Charles the Bald , Holy Roman Emperor and King of West Francia , was the youngest son of the Emperor Louis the Pious by his second wife Judith.-Struggle against his brothers:He was born on 13 June 823 in Frankfurt, when his elder...

 invited the monks of the Abbey of Saint-Maur de Glanfeuil (in Le Thoureil
Le Thoureil
Le Thoureil is a commune in the Maine-et-Loire department in western France....

, Maine-et-Loire
Maine-et-Loire is a department in west-central France, in the Pays de la Loire region.- History :Maine-et-Loire is one of the original 83 departments created during the French Revolution on March 4, 1790. Originally it was called Mayenne-et-Loire, but its name was changed to Maine-et-Loire in 1791....

, western France), who had fled their abbey due to Viking
The term Viking is customarily used to refer to the Norse explorers, warriors, merchants, and pirates who raided, traded, explored and settled in wide areas of Europe, Asia and the North Atlantic islands from the late 8th to the mid-11th century.These Norsemen used their famed longships to...

 invasion, to relocate to Saint Pierre des Fossés with their precious relic
In religion, a relic is a part of the body of a saint or a venerated person, or else another type of ancient religious object, carefully preserved for purposes of veneration or as a tangible memorial...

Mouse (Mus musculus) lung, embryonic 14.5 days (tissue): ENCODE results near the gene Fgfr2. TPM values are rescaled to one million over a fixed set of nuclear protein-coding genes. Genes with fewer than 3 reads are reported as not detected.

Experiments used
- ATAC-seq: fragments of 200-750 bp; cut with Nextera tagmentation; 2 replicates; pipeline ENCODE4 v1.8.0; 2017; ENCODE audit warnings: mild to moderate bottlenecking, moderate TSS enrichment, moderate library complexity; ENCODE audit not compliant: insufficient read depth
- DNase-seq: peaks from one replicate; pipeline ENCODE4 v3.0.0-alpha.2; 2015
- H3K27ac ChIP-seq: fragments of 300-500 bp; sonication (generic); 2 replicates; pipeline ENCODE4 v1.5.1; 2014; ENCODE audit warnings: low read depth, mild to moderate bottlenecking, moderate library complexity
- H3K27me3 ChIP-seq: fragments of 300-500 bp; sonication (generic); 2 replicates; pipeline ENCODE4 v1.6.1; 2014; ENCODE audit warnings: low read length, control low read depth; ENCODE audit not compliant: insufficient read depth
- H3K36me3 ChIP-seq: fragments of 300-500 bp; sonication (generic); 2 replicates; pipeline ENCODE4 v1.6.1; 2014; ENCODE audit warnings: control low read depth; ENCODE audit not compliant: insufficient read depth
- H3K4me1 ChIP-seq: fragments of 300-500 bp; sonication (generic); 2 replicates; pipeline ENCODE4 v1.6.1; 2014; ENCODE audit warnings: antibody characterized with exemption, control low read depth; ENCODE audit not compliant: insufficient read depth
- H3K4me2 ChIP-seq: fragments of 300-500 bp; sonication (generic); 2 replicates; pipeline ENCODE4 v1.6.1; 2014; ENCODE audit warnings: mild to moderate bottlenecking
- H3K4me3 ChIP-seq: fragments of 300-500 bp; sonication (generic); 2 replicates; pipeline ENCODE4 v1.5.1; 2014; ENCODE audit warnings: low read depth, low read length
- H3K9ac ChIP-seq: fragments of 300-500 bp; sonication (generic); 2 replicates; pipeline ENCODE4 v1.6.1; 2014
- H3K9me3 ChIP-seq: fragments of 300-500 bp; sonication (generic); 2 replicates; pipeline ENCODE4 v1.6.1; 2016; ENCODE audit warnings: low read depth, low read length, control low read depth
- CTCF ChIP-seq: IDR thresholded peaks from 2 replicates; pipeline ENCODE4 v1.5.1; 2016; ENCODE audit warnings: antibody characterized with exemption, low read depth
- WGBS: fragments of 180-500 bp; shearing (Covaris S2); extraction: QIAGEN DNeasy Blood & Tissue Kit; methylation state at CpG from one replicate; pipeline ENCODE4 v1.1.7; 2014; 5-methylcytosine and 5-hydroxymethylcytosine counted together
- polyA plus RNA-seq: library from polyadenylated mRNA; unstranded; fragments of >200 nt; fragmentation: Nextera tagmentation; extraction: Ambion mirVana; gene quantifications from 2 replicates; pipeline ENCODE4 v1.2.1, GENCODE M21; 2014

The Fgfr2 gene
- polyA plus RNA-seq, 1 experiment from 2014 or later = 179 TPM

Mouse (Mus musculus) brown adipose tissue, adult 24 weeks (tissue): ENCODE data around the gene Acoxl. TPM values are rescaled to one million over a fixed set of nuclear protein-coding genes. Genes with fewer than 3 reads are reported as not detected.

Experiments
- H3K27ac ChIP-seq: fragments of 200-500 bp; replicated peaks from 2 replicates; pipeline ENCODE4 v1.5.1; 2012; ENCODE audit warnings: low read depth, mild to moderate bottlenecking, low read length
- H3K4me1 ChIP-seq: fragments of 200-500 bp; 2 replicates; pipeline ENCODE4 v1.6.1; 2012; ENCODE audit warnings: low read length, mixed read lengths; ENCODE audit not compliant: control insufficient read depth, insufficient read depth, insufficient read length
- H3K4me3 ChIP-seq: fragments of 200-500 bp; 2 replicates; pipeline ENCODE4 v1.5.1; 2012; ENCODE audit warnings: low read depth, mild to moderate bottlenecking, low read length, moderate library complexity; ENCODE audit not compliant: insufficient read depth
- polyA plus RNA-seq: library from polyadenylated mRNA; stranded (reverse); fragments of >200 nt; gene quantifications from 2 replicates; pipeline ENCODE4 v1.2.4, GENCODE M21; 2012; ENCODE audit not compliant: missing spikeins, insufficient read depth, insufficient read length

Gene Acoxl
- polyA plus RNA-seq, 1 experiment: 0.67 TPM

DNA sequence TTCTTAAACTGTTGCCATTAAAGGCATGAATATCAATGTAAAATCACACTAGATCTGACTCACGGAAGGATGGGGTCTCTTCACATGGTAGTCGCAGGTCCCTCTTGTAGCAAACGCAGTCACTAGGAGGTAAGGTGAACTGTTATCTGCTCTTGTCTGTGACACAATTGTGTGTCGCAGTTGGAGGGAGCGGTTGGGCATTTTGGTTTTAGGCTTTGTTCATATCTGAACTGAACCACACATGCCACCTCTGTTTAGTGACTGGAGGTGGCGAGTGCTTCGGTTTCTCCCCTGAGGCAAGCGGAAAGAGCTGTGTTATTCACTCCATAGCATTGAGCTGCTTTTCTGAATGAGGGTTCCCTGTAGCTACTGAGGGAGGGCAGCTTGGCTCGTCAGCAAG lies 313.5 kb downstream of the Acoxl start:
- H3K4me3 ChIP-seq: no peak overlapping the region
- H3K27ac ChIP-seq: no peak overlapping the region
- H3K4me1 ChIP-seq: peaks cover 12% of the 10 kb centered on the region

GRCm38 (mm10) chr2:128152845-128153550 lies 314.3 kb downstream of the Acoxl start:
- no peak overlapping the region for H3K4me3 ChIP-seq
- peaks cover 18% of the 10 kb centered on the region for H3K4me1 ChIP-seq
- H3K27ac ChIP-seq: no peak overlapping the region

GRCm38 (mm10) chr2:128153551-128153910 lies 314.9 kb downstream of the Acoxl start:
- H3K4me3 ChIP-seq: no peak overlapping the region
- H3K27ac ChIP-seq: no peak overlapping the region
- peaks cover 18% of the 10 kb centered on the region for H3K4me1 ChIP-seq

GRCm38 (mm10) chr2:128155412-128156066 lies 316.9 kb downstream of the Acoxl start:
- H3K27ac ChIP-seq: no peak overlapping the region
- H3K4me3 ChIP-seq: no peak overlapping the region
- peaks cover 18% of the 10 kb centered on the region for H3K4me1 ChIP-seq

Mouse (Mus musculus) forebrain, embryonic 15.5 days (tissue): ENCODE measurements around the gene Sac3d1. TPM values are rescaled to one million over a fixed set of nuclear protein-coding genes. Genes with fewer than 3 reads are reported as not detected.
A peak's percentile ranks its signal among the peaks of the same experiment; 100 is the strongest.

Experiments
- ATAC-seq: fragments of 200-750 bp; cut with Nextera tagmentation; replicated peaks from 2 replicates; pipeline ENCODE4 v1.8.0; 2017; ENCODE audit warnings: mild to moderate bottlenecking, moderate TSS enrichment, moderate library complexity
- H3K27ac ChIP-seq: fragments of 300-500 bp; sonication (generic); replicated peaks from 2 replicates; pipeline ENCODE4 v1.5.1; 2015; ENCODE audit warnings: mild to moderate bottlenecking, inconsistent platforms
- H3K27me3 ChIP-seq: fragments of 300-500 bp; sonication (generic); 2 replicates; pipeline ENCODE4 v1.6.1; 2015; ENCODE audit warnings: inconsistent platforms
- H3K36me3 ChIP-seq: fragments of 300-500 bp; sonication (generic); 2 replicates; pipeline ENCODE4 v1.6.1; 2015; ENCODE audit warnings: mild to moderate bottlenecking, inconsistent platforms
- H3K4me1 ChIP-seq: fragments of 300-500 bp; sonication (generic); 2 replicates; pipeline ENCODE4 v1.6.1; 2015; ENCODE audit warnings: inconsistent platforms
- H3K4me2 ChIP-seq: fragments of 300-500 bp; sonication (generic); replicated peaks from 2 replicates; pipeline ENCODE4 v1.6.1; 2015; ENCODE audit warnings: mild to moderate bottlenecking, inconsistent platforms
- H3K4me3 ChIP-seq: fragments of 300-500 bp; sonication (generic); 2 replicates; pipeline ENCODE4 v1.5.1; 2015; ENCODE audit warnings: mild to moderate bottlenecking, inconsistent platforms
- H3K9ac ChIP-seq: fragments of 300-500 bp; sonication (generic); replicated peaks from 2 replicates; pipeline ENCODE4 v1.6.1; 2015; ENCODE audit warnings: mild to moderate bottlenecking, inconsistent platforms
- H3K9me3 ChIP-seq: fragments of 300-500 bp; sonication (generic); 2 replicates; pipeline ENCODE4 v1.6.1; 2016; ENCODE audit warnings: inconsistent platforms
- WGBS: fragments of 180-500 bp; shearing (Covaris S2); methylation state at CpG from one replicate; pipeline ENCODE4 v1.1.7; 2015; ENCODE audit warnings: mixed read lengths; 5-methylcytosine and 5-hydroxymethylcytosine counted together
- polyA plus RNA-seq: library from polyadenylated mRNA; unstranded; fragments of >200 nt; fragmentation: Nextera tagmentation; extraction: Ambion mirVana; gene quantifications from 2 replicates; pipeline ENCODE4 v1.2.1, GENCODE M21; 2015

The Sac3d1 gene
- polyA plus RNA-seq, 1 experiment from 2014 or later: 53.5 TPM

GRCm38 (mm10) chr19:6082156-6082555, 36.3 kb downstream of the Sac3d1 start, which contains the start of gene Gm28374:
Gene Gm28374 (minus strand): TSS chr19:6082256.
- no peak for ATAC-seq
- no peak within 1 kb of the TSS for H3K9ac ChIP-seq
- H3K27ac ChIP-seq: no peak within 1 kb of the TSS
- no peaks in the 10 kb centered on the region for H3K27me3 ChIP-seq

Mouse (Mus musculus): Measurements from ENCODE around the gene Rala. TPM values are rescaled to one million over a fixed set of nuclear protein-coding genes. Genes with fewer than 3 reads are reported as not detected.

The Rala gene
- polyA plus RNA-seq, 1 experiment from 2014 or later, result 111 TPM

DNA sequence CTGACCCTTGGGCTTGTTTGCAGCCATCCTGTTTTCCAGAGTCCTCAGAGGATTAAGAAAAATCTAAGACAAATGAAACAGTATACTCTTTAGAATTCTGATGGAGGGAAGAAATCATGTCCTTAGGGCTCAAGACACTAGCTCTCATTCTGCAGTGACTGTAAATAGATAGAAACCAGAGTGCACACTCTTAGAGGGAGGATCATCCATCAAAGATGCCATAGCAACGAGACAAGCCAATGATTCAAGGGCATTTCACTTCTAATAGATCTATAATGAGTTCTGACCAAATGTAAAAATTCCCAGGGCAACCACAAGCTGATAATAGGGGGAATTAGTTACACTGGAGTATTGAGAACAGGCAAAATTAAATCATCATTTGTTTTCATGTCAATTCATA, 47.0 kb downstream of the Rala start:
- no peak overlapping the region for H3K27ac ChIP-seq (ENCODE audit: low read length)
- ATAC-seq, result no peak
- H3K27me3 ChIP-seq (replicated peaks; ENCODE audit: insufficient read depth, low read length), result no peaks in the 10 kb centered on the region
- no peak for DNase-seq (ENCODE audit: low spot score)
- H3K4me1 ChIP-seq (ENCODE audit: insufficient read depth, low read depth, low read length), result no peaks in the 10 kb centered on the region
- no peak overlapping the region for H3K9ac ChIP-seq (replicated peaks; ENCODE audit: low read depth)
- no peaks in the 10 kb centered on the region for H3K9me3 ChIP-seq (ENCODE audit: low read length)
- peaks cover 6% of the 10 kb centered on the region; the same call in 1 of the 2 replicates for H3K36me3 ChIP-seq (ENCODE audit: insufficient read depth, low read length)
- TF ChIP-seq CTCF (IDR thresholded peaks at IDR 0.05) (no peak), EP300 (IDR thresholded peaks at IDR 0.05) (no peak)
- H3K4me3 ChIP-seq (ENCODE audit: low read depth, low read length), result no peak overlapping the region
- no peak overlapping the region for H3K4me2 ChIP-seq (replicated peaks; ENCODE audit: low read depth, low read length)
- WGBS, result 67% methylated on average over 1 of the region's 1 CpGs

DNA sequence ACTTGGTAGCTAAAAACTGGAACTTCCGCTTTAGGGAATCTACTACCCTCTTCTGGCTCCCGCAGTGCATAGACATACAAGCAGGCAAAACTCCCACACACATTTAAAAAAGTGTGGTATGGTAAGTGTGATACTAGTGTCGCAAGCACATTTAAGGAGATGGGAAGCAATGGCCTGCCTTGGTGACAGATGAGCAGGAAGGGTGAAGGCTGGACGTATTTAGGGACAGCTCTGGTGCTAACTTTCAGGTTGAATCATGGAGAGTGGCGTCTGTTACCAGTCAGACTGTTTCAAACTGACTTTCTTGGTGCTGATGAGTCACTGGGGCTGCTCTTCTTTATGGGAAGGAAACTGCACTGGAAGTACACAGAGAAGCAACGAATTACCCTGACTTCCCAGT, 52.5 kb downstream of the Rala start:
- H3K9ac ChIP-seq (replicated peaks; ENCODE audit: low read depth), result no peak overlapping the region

s of Saint Maurus
Saint Maurus
Saint Maurus was the first disciple of St. Benedict of Nursia . He is mentioned in St. Gregory the Great's biography of the latter as the first oblate; offered to the monastery by his noble Roman parents as a young boy to be brought up in the monastic life. Four stories involving Maurus recounted...


Later in the Middle Ages
Middle Ages
The Middle Ages is a periodization of European history from the 5th century to the 15th century. The Middle Ages follows the fall of the Western Roman Empire in 476 and precedes the Early Modern Era. It is the middle period of a three-period division of Western history: Classic, Medieval and Modern...

, the relics of Saint Maurus became very famous as they were supposed to heal gout
Gout is a medical condition usually characterized by recurrent attacks of acute inflammatory arthritis—a red, tender, hot, swollen joint. The metatarsal-phalangeal joint at the base of the big toe is the most commonly affected . However, it may also present as tophi, kidney stones, or urate...

 and epilepsy
Epilepsy is a common chronic neurological disorder characterized by seizures. These seizures are transient signs and/or symptoms of abnormal, excessive or hypersynchronous neuronal activity in the brain.About 50 million people worldwide have epilepsy, and nearly two out of every three new cases...

, and Saint Pierre des Fossés became one of the most famous pilgrimage centers of medieval France. The rededication to Saint Maurus, in which abbey was renamed Saint-Maur-des-Fossés ("Saint Maurus of the Moats"), was justified by the story that during a drought in 1137, prayers to the Virgin and Saints Peter and Paul having been ineffective, prayer to Saint Maur brought the needed rainfall.